So -- and I think there's a couple of items wrapped up in that question. I think, listen, by definition, a business relative to itself has the same amount of value intrinsic cash flow, et cetera, whether it's levered 4x or 8x, whether the loan-to-value is 30% or 70%. But that said, in the real world, I think one of the reasons, and there are a lot of reasons, but one of the reasons these multiples have gone up for the businesses is that these are businesses that are actually growing and generating cash at a higher rate, I think, than businesses we've seen in the past. So I actually think it's not just pure multiple inflation for the same exact types of businesses that were purchased at a lower multiple 5 years ago, that same business now commands a 5x higher multiple. There is clearly some multiple inflation on a like-for-like basis, but the mix has shifted. So when we talk about businesses that trade at 18x, that has sponsors putting in 11.5 turns of equity, that is a different business than I think we've seen in the past just from a pure academic financial analysis perspective in terms of the growth profile, the margin profile, the free cash profile. So we do feel that these are businesses that can support a modestly higher level of debt. And I think we're talking probably about half a turn or so relative to 3 or 4 years ago, relative to 4 or 5 extra turns of equity capital. So I think a little bit, you're comparing apples to oranges there. And then I would say, even if it was pure apples-to-apples, there is value in having a sponsor have, again, 4 or 5 more turns of equity. That will absolutely impact behavior in the event that incremental capital is needed to help out down the road. People do look at money in the ground. And no one in the end is going to throw good money after bad. Behavior at the margin in a significant way is impacted by the magnitude of the equity check. So I do think that is a truly helpful piece, even on an apples-to-apples basis. Is that all makes sense?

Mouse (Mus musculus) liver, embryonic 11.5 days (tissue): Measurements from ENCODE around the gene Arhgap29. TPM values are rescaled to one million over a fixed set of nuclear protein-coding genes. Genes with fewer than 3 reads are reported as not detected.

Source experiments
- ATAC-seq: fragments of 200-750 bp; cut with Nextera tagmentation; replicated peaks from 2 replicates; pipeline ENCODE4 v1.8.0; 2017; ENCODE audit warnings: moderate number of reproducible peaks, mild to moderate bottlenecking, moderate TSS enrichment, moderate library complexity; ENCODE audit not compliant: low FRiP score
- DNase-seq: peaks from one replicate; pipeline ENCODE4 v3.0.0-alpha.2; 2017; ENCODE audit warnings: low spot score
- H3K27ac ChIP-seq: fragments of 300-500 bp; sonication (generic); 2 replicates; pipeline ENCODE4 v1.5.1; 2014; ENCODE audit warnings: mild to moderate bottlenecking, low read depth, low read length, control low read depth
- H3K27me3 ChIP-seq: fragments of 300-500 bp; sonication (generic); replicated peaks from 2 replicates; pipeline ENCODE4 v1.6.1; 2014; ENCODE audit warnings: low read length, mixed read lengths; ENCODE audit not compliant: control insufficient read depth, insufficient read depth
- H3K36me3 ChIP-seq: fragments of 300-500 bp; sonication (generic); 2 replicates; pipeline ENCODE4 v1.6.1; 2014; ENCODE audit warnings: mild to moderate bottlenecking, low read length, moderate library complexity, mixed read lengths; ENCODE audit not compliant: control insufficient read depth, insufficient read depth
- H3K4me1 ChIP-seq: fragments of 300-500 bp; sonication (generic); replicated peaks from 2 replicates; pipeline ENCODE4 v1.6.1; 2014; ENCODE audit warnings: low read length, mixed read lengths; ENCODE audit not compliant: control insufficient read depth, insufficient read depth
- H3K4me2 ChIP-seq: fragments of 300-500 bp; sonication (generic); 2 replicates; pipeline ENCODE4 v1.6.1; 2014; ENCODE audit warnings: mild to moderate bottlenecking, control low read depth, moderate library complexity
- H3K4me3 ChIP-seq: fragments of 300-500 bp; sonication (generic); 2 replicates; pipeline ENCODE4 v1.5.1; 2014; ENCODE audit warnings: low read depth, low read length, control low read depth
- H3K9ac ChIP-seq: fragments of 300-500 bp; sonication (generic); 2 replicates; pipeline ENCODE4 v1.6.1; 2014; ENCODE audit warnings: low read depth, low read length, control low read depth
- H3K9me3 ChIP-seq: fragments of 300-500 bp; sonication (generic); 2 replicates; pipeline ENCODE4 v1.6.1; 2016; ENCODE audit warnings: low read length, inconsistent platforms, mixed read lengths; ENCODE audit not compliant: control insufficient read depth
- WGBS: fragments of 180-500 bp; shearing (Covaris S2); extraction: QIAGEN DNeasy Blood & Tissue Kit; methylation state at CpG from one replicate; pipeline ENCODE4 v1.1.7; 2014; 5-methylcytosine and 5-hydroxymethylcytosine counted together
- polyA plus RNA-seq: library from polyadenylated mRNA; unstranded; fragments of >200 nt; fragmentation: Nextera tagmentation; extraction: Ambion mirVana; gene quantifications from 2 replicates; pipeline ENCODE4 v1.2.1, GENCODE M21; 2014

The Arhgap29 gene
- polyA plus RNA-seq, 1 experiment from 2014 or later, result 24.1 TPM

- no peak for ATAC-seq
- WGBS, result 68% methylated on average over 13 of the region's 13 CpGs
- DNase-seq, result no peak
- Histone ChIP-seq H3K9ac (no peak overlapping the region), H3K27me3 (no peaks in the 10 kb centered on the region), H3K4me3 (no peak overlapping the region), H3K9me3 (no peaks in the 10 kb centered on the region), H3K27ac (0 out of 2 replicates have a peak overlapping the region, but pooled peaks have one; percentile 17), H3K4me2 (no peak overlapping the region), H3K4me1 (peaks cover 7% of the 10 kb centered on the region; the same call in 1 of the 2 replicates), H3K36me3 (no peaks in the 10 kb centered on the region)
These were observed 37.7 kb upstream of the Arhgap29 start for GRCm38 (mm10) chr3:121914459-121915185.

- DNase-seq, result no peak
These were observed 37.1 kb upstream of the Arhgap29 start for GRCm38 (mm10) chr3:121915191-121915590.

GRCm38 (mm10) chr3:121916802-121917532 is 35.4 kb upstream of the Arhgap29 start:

--------------------------------------------------------------------------------

Ryan Patrick Lynch, Keefe, Bruyette, & Woods, Inc., Research Division - MD [8]

--------------------------------------------------------------------------------

Yes, yes. And that makes sense. And yes, I was comparing an apples-to-apples, the same business that now has more leverage, but the multiple has grown even more than that. Is it a more risky business today versus 5 years ago? So -- but all that commentary makes sense, and I appreciate it.

--------------------------------------------------------------------------------

Operator [9]

--------------------------------------------------------------------------------

(Operator Instructions) Your next question comes from Owen Lau with Oppenheimer.

--------------------------------------------------------------------------------